“Across the difficult terrain of our existence we have attempted to build a highway and in so doing we have lost our footpath. God, lead us to our footpath; lead us where step by step we may feel the movement of creation in our hearts. And lead us where side by side we feel the embrace of the common soul. Nothing can be loved at speed. God, lead us to another way of being.”

Let us continue to try to walk the path of following Christ together.

Rev. Sue Ann

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In The Times

Let us pray for all who are on the move from the fires: humans and all the creatures of the land, sea, and the air. Let us pray for those who are fighting these fires and their families who are keeping vigil.

Holy One, We pray your mantle of peace and protection will surround all of those who work in harm’s way, who are injured, sick, afraid, or worried about their home. Help us to know how to reach out. Thank you for keeping watch on us all. We lift these beautiful words from Psalm 139 to you:

Where can I go from your Spirit? Where can I flee from your presence? If I go up to the heavens, you are there; if I make my bed in the depths, you are there. If I rise on the wings of the dawn, if I settle on the far side of the sea,even there your hand will guide me, your right hand will hold me fast.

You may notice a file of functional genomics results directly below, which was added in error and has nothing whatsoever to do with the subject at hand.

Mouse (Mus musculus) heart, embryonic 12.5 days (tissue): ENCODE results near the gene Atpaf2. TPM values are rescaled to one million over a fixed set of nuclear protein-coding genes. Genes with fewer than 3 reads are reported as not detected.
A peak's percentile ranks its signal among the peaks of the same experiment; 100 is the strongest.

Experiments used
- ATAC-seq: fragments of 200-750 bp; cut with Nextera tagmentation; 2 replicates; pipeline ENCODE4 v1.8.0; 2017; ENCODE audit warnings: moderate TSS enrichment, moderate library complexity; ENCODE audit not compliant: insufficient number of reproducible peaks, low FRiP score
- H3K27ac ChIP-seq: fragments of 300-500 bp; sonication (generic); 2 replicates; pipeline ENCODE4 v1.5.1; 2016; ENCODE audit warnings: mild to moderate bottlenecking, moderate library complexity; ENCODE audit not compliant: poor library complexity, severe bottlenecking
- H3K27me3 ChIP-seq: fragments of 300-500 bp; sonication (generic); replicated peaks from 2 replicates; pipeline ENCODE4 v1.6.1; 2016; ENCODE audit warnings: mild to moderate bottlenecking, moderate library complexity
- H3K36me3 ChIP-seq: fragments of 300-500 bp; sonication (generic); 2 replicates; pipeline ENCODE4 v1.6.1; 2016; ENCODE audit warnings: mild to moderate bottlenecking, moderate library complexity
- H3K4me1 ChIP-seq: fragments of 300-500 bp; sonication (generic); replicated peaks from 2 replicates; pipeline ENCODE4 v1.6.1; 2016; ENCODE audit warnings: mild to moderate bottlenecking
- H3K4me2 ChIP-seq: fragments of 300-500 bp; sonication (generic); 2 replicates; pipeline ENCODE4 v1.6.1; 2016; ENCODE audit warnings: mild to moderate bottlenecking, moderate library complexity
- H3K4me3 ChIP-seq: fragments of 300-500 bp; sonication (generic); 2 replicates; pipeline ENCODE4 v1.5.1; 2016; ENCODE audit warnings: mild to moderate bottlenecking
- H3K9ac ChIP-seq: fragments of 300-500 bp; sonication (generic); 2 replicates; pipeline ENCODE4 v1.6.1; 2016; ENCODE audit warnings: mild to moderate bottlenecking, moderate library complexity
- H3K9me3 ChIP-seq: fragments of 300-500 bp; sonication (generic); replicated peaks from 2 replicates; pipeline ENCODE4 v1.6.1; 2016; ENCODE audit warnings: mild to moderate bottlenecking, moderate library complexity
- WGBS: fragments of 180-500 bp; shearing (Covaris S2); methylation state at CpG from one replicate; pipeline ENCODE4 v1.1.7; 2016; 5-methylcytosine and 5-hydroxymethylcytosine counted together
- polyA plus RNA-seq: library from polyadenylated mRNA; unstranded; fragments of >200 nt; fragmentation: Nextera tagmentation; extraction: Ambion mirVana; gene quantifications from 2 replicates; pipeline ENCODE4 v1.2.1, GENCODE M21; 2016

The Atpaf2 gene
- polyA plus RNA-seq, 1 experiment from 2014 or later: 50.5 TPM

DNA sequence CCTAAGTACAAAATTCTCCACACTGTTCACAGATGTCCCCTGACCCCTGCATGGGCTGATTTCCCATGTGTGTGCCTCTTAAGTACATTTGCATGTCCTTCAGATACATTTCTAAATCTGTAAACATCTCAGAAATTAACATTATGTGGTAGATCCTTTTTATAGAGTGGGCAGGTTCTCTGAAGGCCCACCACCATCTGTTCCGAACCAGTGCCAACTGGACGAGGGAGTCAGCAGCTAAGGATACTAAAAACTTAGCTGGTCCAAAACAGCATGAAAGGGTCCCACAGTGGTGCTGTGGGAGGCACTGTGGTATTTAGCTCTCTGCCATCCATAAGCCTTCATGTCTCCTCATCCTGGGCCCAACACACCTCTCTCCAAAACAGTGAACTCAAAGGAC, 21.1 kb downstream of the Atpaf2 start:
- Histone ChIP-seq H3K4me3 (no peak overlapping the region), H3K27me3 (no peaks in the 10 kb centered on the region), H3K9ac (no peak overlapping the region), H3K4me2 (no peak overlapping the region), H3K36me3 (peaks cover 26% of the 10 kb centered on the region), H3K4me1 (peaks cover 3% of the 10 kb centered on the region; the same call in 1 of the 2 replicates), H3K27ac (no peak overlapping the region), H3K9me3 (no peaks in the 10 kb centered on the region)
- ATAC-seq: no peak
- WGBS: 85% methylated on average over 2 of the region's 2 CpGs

If I say, “Surely the darkness will hide me and the light become night around me,”even the darkness will not be dark to you; the night will shine like the day, for darkness is as light to you.

Psalm 139:7-12

We pray for Tanya and her home. We pray for the school children and their families. We pray for one another. We pray for peace in our nation and the world.

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Good Vision

“Turn your eyes upon Jesus. Look full in His wonderful face. And the things of earth will grow strangely dim in the light of His glory and grace.”*

 I woke Tuesday morning with this refrain running through my mind. I was grateful for two reasons. First of all, I love this hymn. Secondly, I went to bed the night before with the question, “What can I write about this week?” Emboldened by this hymn’s words, I shall plunge into this week’s meditation.
I chose the word plunge intentionally. This week’s Gospel lesson comes from Matthew 14:22-33, the story of Jesus walking on water. It is also Peter’s story. He sees Jesus on the water, and he decides he wants to give it a go. He does pretty well until he takes his eyes off Jesus. He then starts to look around and begins to note the choppy waters, the wind, and the pre-dawn darkness. In that moment, he becomes aware that he is out of his depth, and he begins to sink. Jesus is right there, and as he extends a helping hand, he asks, “Why did you doubt?” We do not hear Peter’s answer, but I think we know what happened. He forgot to believe that he could do such a thing. He forgot to keep his eyes on Jesus.